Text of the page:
Saint Mary’s University of Minnesota moves into the vanguard of online and mobile learning by incorporating the iPad into its online graduate programs in Project Management, Organizational Leadership, and Human Resource Management in May. Each student will receive an iPad preloaded with programs and resources and will use it to access the online learning environment, electronic resources, content-creation tools, and student services. But rather than functioning as a static device for receiving information, the iPad is deeply integrated into the curriculum of the programs, incorporating both native applications and specially designed learning activities that will enable and enhance student-to-student, student-to-instructor, and student-to-content interaction.
Last fall, Internet2 began helping colleges drive down the price of cloud computing by negotiating group deals between its members and technology companies. The collective-bargaining project is now expanding to include new partnerships with firms including Dell and Microsoft, the group announced today. The effort, known as Internet2 Net+ Services, brings together companies offering cloud services and the nonprofit consortium’s 221 member colleges. Internet2’s leaders say the program lets administrators save money by taking advantage of their collective buying power, and it gives them an organized method of selecting tools for their institutions. The first companies to sign on were the technology giant HP and the online file-storage service Box, which announced their participation in October. Today’s additions include prominent companies such as Dell and Microsoft, whose cloud platforms will support collaborative research projects on Internet2′s high-speed-network backbone.
IU School of Education professor Curt Bonk hopes to teach teachers. Bonk has pioneered an online course in online teaching. “Bonk is not a person who says, ‘Do as I say, not as I do,’” said Chuck Carney, IU School of Education director of communications and media relations. “If you’re going to have a course on online education, it would seem like it would have to be online.” Coursesites, the online program Bonk uses, sponsored five free correspondence courses for online professors. Before registration opened, nearly 1,000 people had already indicated interest in the course. Bonk said the course will provide instruction on “fostering creativity, teamwork and provide the building blocks for effective learning.” “If we recognize that millions of college kids are taking at least one class on the Internet, what percent of their professors have been trained in how to teach online?” Bonk said.
Which of the following describes careers in software engineering?
A. Intellectually stimulating and gratifying.
B. Excellent pay for new bachelor’s degree grads.
C. A career dead-end.
The correct answer (with a “your mileage may vary” disclaimer) is: D. All of the above.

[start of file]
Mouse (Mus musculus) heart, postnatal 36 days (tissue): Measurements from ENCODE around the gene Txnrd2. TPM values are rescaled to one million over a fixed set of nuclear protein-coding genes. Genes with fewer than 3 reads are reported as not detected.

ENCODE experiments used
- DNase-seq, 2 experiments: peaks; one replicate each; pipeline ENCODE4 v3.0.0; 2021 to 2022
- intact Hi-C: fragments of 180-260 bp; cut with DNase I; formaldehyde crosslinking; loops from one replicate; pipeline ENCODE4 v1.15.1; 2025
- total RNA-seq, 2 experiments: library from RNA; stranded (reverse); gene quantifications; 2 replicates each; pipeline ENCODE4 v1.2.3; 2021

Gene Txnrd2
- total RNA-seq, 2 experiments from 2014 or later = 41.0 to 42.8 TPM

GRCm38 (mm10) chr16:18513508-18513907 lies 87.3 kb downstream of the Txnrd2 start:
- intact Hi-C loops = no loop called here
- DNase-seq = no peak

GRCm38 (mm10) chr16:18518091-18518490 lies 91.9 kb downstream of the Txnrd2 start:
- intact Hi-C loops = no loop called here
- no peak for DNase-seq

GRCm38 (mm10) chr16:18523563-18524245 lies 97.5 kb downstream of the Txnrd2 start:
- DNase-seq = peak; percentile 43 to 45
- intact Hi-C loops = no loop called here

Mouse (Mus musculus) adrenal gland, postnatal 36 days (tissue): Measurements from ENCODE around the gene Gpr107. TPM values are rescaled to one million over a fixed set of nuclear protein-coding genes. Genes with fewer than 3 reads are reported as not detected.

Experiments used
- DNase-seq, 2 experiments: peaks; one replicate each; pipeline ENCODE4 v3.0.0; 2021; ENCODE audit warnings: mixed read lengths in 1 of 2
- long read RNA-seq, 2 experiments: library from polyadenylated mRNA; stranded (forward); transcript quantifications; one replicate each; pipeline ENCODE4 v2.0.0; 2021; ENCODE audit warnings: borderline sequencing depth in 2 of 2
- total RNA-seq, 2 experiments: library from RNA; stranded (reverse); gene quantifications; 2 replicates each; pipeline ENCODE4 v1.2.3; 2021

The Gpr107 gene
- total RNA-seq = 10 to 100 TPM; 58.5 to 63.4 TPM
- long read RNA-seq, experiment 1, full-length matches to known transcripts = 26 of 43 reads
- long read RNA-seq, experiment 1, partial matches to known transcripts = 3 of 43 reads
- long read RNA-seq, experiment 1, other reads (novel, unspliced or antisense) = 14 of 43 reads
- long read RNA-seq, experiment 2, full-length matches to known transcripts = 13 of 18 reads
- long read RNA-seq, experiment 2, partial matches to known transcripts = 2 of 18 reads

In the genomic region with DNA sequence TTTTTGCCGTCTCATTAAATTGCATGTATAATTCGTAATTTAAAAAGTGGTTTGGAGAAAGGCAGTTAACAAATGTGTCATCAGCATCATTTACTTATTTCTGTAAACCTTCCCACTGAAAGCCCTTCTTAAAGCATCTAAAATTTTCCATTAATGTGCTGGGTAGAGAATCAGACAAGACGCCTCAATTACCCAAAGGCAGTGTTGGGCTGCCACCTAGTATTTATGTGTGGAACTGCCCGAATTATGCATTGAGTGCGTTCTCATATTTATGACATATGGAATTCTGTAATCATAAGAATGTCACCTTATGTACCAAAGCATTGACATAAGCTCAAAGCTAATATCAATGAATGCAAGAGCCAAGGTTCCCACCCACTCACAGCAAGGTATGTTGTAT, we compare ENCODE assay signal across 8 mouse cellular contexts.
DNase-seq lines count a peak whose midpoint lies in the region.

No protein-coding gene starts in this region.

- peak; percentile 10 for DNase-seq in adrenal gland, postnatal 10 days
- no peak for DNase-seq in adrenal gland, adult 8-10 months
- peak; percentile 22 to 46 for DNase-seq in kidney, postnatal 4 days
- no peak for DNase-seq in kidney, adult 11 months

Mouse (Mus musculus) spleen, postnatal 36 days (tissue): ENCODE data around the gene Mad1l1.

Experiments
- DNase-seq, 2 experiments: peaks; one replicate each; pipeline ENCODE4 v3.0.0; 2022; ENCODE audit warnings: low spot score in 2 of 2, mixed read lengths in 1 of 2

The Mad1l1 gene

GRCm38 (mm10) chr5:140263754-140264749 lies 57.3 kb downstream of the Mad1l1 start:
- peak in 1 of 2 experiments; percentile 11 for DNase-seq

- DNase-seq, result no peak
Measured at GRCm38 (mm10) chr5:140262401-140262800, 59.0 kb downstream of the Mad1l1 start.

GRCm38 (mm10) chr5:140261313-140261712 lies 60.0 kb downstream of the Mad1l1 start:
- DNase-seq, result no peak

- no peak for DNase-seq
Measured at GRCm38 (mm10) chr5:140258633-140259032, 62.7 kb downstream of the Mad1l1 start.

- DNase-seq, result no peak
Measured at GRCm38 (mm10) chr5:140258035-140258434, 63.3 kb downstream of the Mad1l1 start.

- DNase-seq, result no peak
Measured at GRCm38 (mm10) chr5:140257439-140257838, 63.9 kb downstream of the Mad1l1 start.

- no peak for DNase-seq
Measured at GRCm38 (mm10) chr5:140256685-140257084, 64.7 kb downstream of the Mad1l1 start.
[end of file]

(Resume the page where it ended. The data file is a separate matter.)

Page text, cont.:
Although the very term “coding” evokes an image of tedium, it is an intellectually challenging activity, creative and even artistic. If you like puzzles and are good analytically, software development may be your cup of tea. You not only get to solve puzzles for a living, but in essence you compose them. The downside? Well, say you interview as a graduating college senior at Facebook Inc. (FB) You may find, to your initial delight, that the place looks just like a fun-loving dorm — and the adults seem to be missing. But that is a sign of how the profession has devolved in recent years to one lacking in longevity. Many programmers find that their employability starts to decline at about age 35.
The weekly roundup of Generation Y and student resources you may have missed. This edition of TeenTech weekly rounds up Generation Y and student news that you may have missed. This week we’ve read about teachers ‘friending’ students on Facebook, Gen-Y in the workplace and virtual high schools. Ten top news reports on computers and teens.
Online education is expanding rapidly. More and more teachers and students are demanding the introduction of online learning in K-12 as well as in higher education. Cloud-based online education helps prospective students to earn degrees more conveniently than in a traditional classroom format. Besides, a greater number of people can enroll for online courses since it permits anyone, from any part of the world, to receive education, overcoming geographical constraints. Through online university class registration and on payment of fees, a person can easily enroll in to the desired higher education course.
Sherry Turkle’s essay in Sunday’s New York Times, “The Flight From Conversation,” raised several critical questions about how our desire to be connected via technology can also be a powerful mechanism for avoiding significant human contact. Turkle, a psychologist and professor at MIT, is no technophobe. She argues, though, that the tiny “sips” of contact through social networking “no matter how valuable … do not substitute for conversation.”
Students in Karen Strader’s and Ilana Marcus’s algebra II classes at Framingham High don’t do homework, at least not the traditional kind. And that’s something the teachers were excited to tell the School Committee last night. This year Strader, Marcus and several other algebra teachers have implemented a new education approach called “flipping classrooms.” The model essentially flips the traditional classroom setup: students spend their class time doing problems and working on projects, and then review notes and learn new material at home after school. While the method has its drawbacks, Strader said the flipped classroom approach has mostly succeeded by making students take charge of their own learning.
Ashley Munroe, a senior, may be sitting in the Westerly High School library, but she is studying a course that the high school does not offer: Mandarin Chinese. “I kind of want to go into political science, so Mandarin, I think, will help eventually with it, because I want to get into a place in government,” she says. Megan Sylvia, also a senior, has completed a course in mythology, and junior Margaret Crook is taking a course in marketing and e-commerce. Using distance learning, these students can take classes and exams and interact with teachers and other students without ever meeting them in person.
While Google’s ease of use and accessibility have made it a primary tool for research, it is important for students to understand that a simple search can also lead to misinformation. While accessible information is increasing exponentially, so is the challenge of finding what is relevant. Young scholars need to learn how to discern what is reliable and what is misleading. Too many students are citing inadequate sources, and it is the role of the librarian to teach students to find reliable sources, interpret them, and evaluate the quality of the information they present. Online scientific encyclopedias such as Thermopedia or AccessScience can help students discover the content they need to develop a solid background in specific subject areas.